Is the Rarest Artifact from King Solomon’s Temple Really a Forgery?

For many years, the Israel Antiquities Authority (IAA) has maintained that an ivory pomegranate with a Hebrew inscription is a forgery, while other scholars have insisted that it is an authentic relic of the First Temple. Hershel Shanks, founder and editor of Biblical Archaeology Review (BAR), has long supported those who believe in its authenticity, but now he has his doubts. The argument, he explains, rests on a single Hebrew letter:

BAR convened a meeting of scholars at the Israel Museum to re-examine the pomegranate under a powerful microscope. The result was a disagreement. But those who regarded the inscription as a forgery failed to address the most powerful argument for its authenticity—the Hebrew letter heh—the engraving of which went into an ancient break [in the ivory]; this meant that the letter was there before the ancient break occurred. [Sorbonne paleographer André] Lemaire, who had not been asked to be on the IAA committee, but was invited to the Israel Museum meeting, relied especially on this heh.

Each side made its case in reports in the Israel Exploration Journal. Not only did the “forgery” side completely ignore the heh, but there was something else.

Read more at Biblical Archaeology Review

More about: Archaeology, First Temple, King Solomon


Syria’s Druze Uprising, and What It Means for the Region

When the Arab Spring came to Syria in 2011, the Druze for the most part remained loyal to the regime—which has generally depended on the support of religious minorities such as the Druze and thus afforded them a modicum of protection. But in the past several weeks that has changed, with sustained anti-government protests in the Druze-dominated southwestern province of Suwayda. Ehud Yaari evaluates the implications of this shift:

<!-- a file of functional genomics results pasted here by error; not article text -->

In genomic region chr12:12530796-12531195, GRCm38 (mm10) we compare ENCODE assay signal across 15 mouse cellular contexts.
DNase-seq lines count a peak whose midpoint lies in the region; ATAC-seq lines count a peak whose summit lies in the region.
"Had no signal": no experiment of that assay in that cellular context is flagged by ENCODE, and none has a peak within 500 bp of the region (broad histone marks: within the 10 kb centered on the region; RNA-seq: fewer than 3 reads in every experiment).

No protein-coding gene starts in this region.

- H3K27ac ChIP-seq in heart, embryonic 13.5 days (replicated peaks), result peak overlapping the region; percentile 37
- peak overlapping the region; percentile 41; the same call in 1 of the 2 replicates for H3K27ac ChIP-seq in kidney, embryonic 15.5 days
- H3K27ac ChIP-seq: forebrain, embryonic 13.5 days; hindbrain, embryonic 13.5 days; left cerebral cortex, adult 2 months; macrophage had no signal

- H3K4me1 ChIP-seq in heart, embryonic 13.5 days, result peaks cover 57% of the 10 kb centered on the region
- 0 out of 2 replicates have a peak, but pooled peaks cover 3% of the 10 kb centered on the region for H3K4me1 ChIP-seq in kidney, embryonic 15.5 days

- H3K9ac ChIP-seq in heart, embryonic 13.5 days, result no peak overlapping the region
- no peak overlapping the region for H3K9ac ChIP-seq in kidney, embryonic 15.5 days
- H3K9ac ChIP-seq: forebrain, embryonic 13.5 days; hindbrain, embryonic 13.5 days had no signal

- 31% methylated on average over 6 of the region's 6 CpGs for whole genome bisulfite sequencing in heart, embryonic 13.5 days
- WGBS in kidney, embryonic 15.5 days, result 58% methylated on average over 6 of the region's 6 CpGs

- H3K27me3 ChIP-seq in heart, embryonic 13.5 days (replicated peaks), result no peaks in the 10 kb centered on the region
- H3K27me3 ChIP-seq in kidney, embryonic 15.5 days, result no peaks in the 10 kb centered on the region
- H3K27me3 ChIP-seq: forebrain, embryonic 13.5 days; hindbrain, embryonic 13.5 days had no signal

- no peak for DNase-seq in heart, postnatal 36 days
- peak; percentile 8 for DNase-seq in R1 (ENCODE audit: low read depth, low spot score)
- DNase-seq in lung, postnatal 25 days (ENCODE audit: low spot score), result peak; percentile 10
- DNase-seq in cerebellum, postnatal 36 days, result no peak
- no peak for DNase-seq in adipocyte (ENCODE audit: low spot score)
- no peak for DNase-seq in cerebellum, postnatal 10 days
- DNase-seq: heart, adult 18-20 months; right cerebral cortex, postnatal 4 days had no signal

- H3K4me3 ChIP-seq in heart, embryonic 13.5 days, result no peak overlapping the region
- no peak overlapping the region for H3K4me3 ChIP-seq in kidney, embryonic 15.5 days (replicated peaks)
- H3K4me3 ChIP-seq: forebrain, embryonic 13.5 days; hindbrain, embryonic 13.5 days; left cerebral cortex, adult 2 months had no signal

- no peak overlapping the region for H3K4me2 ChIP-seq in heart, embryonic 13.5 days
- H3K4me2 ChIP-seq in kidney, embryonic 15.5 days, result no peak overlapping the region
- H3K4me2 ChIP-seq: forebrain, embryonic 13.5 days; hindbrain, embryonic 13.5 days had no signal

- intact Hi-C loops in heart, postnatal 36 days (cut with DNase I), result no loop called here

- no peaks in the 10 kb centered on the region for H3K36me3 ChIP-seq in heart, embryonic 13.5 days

The disillusionment of the Druze with Bashar al-Assad, their suspicion of militias backed by Iran and Hizballah on the outskirts of their region, and growing economic hardships are fanning the flames of revolt. In Syrian Druze circles, there is now open discussion of “self-rule,” for example replacing government offices and services with local Druze alternative bodies.

Is there a politically acceptable way to assist the Druze and prevent the regime from the violent reoccupation of Jebel al-Druze, [as they call the area in which they live]? The answer is yes. It would require Jordan to open a short humanitarian corridor through the village of al-Anat, the southernmost point of the Druze community, less than three kilometers from the Syrian-Jordanian border.

Setting up a corridor to the Druze would require a broad consensus among Western and Gulf Arab states, which have currently suspended the process of normalization with Assad. . . . The cost of such an operation would not be high compared to the humanitarian corridors currently operating in northern Syria. It could be developed in stages, and perhaps ultimately include, if necessary, providing the Druze with weapons to defend their territory. A quick reminder: during the Islamic State attack on Suwayda province in 2018, the Druze demonstrated an ability to assemble close to 50,000 militia men almost overnight.

Read more at Jerusalem Strategic Tribune

More about: Druze, Iran, Israeli Security, Syrian civil war, U.S. Foreign policy